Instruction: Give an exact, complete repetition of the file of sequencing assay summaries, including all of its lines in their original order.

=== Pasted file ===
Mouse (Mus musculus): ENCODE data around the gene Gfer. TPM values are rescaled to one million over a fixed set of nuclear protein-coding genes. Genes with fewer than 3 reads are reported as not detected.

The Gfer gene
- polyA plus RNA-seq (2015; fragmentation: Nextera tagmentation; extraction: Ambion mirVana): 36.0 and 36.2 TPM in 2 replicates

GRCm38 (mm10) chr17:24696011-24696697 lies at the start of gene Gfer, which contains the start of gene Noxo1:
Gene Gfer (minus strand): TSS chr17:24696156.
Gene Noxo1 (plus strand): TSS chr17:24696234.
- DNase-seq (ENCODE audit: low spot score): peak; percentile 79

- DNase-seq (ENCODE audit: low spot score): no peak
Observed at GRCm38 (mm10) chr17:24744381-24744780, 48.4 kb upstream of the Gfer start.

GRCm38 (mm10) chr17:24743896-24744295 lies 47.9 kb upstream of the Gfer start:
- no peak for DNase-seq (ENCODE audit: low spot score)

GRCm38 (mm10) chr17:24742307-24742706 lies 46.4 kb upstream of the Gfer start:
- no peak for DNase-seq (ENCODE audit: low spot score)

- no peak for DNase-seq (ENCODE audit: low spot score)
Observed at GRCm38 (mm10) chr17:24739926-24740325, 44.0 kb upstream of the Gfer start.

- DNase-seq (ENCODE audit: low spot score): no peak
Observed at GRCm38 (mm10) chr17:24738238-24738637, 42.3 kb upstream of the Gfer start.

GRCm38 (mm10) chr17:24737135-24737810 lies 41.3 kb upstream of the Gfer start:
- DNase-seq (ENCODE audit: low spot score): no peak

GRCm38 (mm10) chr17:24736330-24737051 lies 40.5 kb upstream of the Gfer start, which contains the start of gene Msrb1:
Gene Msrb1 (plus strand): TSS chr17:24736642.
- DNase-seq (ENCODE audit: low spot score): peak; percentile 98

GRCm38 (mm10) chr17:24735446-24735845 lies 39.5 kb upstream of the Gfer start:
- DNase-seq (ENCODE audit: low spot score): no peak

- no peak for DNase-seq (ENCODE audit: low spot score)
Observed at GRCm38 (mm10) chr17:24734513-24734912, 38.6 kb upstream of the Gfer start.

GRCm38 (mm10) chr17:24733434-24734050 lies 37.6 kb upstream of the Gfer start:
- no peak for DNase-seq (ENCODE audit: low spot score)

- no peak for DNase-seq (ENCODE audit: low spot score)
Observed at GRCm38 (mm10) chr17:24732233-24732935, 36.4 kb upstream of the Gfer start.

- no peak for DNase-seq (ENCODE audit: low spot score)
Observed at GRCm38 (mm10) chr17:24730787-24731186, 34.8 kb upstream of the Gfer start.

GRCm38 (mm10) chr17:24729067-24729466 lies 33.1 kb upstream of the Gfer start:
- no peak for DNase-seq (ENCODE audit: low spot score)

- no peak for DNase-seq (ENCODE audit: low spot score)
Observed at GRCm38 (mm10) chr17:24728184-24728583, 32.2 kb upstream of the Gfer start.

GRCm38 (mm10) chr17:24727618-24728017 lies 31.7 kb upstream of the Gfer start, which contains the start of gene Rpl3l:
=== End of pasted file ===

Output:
Mouse (Mus musculus): ENCODE data around the gene Gfer. TPM values are rescaled to one million over a fixed set of nuclear protein-coding genes. Genes with fewer than 3 reads are reported as not detected.

The Gfer gene
- polyA plus RNA-seq (2015; fragmentation: Nextera tagmentation; extraction: Ambion mirVana): 36.0 and 36.2 TPM in 2 replicates

GRCm38 (mm10) chr17:24696011-24696697 lies at the start of gene Gfer, which contains the start of gene Noxo1:
Gene Gfer (minus strand): TSS chr17:24696156.
Gene Noxo1 (plus strand): TSS chr17:24696234.
- DNase-seq (ENCODE audit: low spot score): peak; percentile 79

- DNase-seq (ENCODE audit: low spot score): no peak
Observed at GRCm38 (mm10) chr17:24744381-24744780, 48.4 kb upstream of the Gfer start.

GRCm38 (mm10) chr17:24743896-24744295 lies 47.9 kb upstream of the Gfer start:
- no peak for DNase-seq (ENCODE audit: low spot score)

GRCm38 (mm10) chr17:24742307-24742706 lies 46.4 kb upstream of the Gfer start:
- no peak for DNase-seq (ENCODE audit: low spot score)

- no peak for DNase-seq (ENCODE audit: low spot score)
Observed at GRCm38 (mm10) chr17:24739926-24740325, 44.0 kb upstream of the Gfer start.

- DNase-seq (ENCODE audit: low spot score): no peak
Observed at GRCm38 (mm10) chr17:24738238-24738637, 42.3 kb upstream of the Gfer start.

GRCm38 (mm10) chr17:24737135-24737810 lies 41.3 kb upstream of the Gfer start:
- DNase-seq (ENCODE audit: low spot score): no peak

GRCm38 (mm10) chr17:24736330-24737051 lies 40.5 kb upstream of the Gfer start, which contains the start of gene Msrb1:
Gene Msrb1 (plus strand): TSS chr17:24736642.
- DNase-seq (ENCODE audit: low spot score): peak; percentile 98

GRCm38 (mm10) chr17:24735446-24735845 lies 39.5 kb upstream of the Gfer start:
- DNase-seq (ENCODE audit: low spot score): no peak

- no peak for DNase-seq (ENCODE audit: low spot score)
Observed at GRCm38 (mm10) chr17:24734513-24734912, 38.6 kb upstream of the Gfer start.

GRCm38 (mm10) chr17:24733434-24734050 lies 37.6 kb upstream of the Gfer start:
- no peak for DNase-seq (ENCODE audit: low spot score)

- no peak for DNase-seq (ENCODE audit: low spot score)
Observed at GRCm38 (mm10) chr17:24732233-24732935, 36.4 kb upstream of the Gfer start.

- no peak for DNase-seq (ENCODE audit: low spot score)
Observed at GRCm38 (mm10) chr17:24730787-24731186, 34.8 kb upstream of the Gfer start.

GRCm38 (mm10) chr17:24729067-24729466 lies 33.1 kb upstream of the Gfer start:
- no peak for DNase-seq (ENCODE audit: low spot score)

- no peak for DNase-seq (ENCODE audit: low spot score)
Observed at GRCm38 (mm10) chr17:24728184-24728583, 32.2 kb upstream of the Gfer start.

GRCm38 (mm10) chr17:24727618-24728017 lies 31.7 kb upstream of the Gfer start, which contains the start of gene Rpl3l: